Blu-ray Review: Wonder Woman
*Hums Wonder Woman theme song*
It’s hardly a hot take to suggest WB’s fledgling DC Universe hasn’t been met with as much enthusiasm as its Marvel counterpart. On one side is The Avengers, Iron Man, Thor, Spider-Man and more; while on the other is Batman v. Superman: Dawn of Justice and Suicide Squad. Seeking a true hit, Warner Bros. rolled the dice with director Patty Jenkins on Wonder Woman… and hit the jackpot.
After receiving an old photo from Bruce Wayne (Ben Affleck), Diana (Gal Gadot) reflects on the story behind it, starting with her upbringing on the magical island of Themyscira. Raised as the daughter of Hippolyta (Connie Nielsen) and trained by her aunt Antiope (Robin Wright), Diana is pulled into the world circa 1918 when Steve Trevor (Chris Pine) crash lands on the island.
Diana rescues him and helps fend off a landing of German soldiers, and in the aftermath she decides to accompany Steve to London to find Ares, the God of War, and kill him to end the war. When the British high command shows no interest in Steve’s recommendation of going in — based on evidence of a deadly chemical weapon threat — he and Diana assemble a small team to head to the front before the attack can be carried out.
While Steve remains skeptical of Diana’s belief that Ares is to blame, he recognizes her incredible abilities and is amazed when she frees a town that had been under German control for years by charging through machine gun fire. At odds over whether to kill one man, which Diana believes will end the war, or target a cache of chemical weapons, the allies must find a way to work together to avoid disaster.
Gadot’s portrayal of Wonder Woman is about as refreshing as you can find in the superhero genre. There’s no snark or darkness to her character. Instead, she plays a sense of wonderment and innocence from being raised on an island away from the world’s realities without ever being exploited or made to look maliciously naive. She pulls off the physical elements as well, exuding a magnetic presence that leaps off the screen throughout the film.
Pine is perfectly suited to play opposite Gadot, providing a love interest, a partner, a moral compass and a human perspective to the story’s events. Like Gadot, he offers both physicality and vulnerability that allow you to care about his character. It’s certainly nothing new from Pine, who has done such a good job as Captain Kirk, but his presence is invaluable to the film’s success. Oh, and a shout out to Lucy Davis‘ performance as Etta Candy. So good.
Being set around WWI allows Wonder Woman to headline without the endless crossover that has permeated the Marvel franchise. There are no other superheroes to deal with, no alien invasion and no city-leveling global terrorism — yes, it’s literally a worldwide conflict, but the story itself is more intimate as they’re trying to stop one specific contained threat. It’s just another element that feels refreshing within the genre.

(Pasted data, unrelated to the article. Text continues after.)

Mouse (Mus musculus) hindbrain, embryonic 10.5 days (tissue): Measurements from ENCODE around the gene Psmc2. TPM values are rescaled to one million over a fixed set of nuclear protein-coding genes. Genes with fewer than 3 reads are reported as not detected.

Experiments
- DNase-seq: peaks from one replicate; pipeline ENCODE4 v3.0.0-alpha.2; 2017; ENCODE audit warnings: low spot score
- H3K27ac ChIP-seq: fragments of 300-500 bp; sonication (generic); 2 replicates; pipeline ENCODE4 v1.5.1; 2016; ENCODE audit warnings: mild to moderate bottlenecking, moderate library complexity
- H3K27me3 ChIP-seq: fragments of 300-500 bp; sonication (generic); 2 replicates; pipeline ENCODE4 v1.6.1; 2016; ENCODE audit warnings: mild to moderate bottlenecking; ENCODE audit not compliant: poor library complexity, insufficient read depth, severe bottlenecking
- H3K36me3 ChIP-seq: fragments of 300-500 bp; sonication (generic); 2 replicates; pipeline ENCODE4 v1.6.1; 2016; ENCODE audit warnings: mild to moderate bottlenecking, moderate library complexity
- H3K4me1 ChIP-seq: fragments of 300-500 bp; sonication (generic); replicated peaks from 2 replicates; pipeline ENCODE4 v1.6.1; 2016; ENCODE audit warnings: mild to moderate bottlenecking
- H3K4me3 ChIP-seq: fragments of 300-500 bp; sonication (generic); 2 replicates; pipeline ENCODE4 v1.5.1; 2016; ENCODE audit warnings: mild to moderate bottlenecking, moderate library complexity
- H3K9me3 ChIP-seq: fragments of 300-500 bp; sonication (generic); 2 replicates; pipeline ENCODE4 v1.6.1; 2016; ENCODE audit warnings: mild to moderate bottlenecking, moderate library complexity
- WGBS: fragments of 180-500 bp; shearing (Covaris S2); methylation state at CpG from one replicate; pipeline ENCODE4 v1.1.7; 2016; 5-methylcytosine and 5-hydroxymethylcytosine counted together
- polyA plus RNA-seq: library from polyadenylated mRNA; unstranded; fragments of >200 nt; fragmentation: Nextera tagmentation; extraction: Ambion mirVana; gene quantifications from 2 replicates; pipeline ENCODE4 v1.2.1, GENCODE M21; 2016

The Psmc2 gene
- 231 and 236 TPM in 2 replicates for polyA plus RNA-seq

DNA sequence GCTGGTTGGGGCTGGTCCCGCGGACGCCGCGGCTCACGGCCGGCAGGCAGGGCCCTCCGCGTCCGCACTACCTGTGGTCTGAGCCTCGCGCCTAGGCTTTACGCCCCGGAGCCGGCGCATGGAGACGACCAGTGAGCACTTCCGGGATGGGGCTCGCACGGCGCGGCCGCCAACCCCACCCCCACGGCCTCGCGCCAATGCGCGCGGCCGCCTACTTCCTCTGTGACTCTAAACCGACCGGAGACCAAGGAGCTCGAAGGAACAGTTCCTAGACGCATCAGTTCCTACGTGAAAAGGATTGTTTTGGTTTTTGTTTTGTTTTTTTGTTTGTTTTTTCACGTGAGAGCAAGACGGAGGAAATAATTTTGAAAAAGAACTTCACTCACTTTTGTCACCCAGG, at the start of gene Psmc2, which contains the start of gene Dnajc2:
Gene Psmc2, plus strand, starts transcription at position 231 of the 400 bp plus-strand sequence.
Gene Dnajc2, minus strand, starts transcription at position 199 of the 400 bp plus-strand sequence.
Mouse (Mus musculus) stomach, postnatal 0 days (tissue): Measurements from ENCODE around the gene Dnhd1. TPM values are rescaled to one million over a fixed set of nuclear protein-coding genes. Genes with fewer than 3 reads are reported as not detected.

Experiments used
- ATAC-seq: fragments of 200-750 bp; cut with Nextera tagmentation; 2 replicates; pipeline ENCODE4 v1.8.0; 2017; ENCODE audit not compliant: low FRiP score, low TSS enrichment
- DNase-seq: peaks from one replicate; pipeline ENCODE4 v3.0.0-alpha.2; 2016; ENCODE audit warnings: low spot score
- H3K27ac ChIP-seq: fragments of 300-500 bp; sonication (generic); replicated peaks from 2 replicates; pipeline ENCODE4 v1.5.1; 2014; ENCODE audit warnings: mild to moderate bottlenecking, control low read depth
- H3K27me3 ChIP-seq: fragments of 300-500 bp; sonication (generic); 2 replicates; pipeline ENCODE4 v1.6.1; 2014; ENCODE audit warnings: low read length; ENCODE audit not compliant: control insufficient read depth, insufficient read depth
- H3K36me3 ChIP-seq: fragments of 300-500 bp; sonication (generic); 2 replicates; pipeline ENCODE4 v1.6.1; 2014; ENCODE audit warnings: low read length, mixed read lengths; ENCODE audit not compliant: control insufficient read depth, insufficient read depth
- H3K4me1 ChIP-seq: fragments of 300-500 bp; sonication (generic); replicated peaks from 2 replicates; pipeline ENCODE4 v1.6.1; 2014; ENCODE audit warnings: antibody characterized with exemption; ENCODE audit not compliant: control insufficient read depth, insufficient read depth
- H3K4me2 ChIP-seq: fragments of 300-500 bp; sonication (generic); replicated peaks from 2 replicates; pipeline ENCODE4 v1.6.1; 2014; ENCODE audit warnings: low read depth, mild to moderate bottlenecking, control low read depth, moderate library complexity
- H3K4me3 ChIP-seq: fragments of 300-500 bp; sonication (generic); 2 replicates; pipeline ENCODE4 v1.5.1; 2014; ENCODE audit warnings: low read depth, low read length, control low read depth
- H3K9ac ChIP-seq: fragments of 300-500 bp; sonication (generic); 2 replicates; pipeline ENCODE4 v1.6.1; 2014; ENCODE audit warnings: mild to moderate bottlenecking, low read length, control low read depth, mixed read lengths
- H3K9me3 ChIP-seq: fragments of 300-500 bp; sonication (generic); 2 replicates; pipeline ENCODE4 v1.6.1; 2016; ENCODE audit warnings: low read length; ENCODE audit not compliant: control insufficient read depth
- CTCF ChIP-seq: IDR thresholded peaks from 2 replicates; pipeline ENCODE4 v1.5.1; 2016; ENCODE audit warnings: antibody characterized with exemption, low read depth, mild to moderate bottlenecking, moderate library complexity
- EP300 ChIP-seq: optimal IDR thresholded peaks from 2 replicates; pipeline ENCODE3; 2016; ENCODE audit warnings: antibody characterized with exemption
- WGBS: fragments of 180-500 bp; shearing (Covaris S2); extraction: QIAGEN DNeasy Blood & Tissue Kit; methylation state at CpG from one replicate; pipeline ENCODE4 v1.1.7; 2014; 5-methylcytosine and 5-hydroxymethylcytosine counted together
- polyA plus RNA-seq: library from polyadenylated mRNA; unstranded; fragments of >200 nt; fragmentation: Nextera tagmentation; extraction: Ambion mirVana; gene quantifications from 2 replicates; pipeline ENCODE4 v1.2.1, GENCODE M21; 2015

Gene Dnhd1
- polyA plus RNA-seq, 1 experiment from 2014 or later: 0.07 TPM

This is an origin story, and Jenkins emphasized the story aspect. Some may be disappointed in the ratio of back story to action, but building characters to care about takes time, and Wonder Woman didn’t have the cache of someone like Wolverine or Batman. It’s a worthwhile investment, and by the end Gadot is the unquestioned star of the current DC Universe.
There’s relatively little we didn’t enjoy, but if we’re picking nits it’s worth noting that some of the CGI looks a bit wonky and artificial. Although it’s usually a moment here or a move there, the biggest overall offenders come in the film’s final confrontation. It just felt like somebody said, “Hey, we need a huge effects-based battle!” It comes across a little formulaic in a movie that bucks plenty of other tropes.
THE BONUS FEATURES
There’s some good stuff among the two or so hours of extras, including a handful of extended or deleted scenes, though the added scene with Etta and Steve’s crew is the star attraction (it feels like the post-credit scene the theatrical release never had). Even the blooper reel, which is serially unfunny in most films, is largely enjoyable thanks to Gadot’s infectious enjoyment.
Beyond that you’re treated to a number of behind-the-scenes goodies with the 20-plus-minute “Finding the Wonder Woman Within” standing out as a really well made piece that chronicles the character and its influence over the years. It’s well worth your time.
There have two exceptional superhero films released in 2017: the first was Logan, the second is Wonder Woman. It does a great job of introducing audiences to this character while ramping up excitement for Justice League; and it makes Gadot a star.